On 18 Novemer 2017, Universities Ireland, the all-island coordinating body for Ireland’s ten universities north and south, hosted the 6th annual conference in its Decade of Centenaries series. Following on from last year’s ‘Historians on 1916’ conference, the focus of this year’s session was propaganda and mobilisation. Following the 1916 Rising, Irish politics underwent a period of profound transformation between the summer of 1916 and the winter of 1918. A major element of this was the metamorphosis of the 1916 Rising from a military failure into a successful foundation narrative of a reconstituted, republicanised, and revolutionised Sinn Féin. Much of this work was undertaken by female activists within Cuman na mBan and the wider republican movement and subsequently by released republican prisoners.
Transformative Irish by-elections punctuated the period under consideration but there is much more to the transformation of Irish politics than elections in a phase which witnessed martial law, food scares, moral panics, and the constant spectre of conscription being extended to Ireland.
A propaganda war was fought between advocates of constitutional and physical force nationalism as well as between recruiters for the Crown Forces and the Irish Republican Army during this period. The efforts of Irish republican activists between the capitulation of the Easter 1916 rebels and the General Election of 1918 can be viewed through the prism of mobilisation. Likewise, British wartime propaganda in the same period intensified. This was a time when Ireland was unique within the United Kingdom by virtue of its exemption from conscription. By taking the themes of mobilisation and propaganda, this conference sought to explore the shifting dynamics of Irish society and politics during a period that is often eclipsed by the prominence of the Rising at one end and the War of Independence at the other. In between these two major military events was a battle for hearts and minds, a clash of ideology, and the daily struggle of life in wartime. Socially, politically, and culturally, this year’s Universities Ireland Conference explored the complexities of this often-overlooked yet highly significant transitional phase in the long history of Ireland’s revolutionary decade.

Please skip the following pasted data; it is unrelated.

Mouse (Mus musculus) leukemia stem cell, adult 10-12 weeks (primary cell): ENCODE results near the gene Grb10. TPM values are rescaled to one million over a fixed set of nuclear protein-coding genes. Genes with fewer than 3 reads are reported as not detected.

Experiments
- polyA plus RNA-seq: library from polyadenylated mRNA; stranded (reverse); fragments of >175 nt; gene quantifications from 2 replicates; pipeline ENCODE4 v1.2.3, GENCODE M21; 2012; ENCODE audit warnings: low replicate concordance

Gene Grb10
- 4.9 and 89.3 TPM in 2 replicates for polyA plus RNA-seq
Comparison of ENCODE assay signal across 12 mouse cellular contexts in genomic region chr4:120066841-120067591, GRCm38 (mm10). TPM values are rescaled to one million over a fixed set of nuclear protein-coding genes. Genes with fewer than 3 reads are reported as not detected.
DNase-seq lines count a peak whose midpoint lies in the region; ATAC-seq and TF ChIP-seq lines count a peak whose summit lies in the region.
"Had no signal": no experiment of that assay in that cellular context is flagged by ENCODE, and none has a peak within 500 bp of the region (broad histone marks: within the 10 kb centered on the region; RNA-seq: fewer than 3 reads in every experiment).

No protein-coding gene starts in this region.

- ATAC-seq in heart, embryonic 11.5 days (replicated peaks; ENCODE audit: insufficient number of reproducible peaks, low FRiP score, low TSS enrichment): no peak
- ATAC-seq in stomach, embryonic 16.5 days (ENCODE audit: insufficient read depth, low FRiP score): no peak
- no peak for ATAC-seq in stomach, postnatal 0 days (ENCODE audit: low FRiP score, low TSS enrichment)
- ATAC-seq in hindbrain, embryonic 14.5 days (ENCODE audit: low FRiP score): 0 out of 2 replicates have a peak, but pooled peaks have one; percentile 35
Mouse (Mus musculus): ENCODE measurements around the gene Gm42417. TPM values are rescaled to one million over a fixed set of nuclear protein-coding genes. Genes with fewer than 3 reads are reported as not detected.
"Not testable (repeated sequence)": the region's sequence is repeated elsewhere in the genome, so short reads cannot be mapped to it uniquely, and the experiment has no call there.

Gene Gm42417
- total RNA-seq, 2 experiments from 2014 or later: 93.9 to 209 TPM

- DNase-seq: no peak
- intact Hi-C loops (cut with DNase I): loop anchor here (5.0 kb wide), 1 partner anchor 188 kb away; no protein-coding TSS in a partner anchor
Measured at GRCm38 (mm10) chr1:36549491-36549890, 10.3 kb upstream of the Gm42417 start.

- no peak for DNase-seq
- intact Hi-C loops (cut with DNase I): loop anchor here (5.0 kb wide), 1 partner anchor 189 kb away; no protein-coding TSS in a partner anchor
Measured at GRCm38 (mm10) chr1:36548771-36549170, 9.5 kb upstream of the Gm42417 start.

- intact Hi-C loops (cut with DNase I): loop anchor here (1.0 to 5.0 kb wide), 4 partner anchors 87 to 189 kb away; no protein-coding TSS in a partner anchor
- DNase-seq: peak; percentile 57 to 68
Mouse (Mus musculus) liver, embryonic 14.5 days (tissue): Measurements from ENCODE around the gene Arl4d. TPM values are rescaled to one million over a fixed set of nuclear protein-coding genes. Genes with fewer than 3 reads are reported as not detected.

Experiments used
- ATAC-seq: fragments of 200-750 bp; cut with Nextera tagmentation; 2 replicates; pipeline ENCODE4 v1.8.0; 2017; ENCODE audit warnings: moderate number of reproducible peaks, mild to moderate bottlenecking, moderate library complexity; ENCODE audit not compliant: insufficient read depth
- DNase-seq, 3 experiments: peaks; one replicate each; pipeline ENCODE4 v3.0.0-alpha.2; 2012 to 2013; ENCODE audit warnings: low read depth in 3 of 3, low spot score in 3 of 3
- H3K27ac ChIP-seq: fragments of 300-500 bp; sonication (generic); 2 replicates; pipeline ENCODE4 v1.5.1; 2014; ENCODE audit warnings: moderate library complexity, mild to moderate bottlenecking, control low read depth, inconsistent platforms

Speakers included: Dr John Borgnovo, Lecturer, University College Cork; Dr William Murphy, Lecturer, Dublin City University;Dr Aidan Beatty, Lecturer, Wayne State University, Detroit; Dr Conor Mulvagh, University College Dublin; Prof Mary McAuliffe, Assistant Professor, Gender Studies, University College Dublin; Dr Leanne Blaney, Lecturer, History, University College Dublin; Dr Daithí Ó Corráin, Lecturer, History and Geography, Dublin City University; Dr Ida Milne, IRC Marie Curie Elevate Fellow, Maynooth University and Dr Margaret Ward.
All of the presentations as well as the recordings of the speakers are available below.
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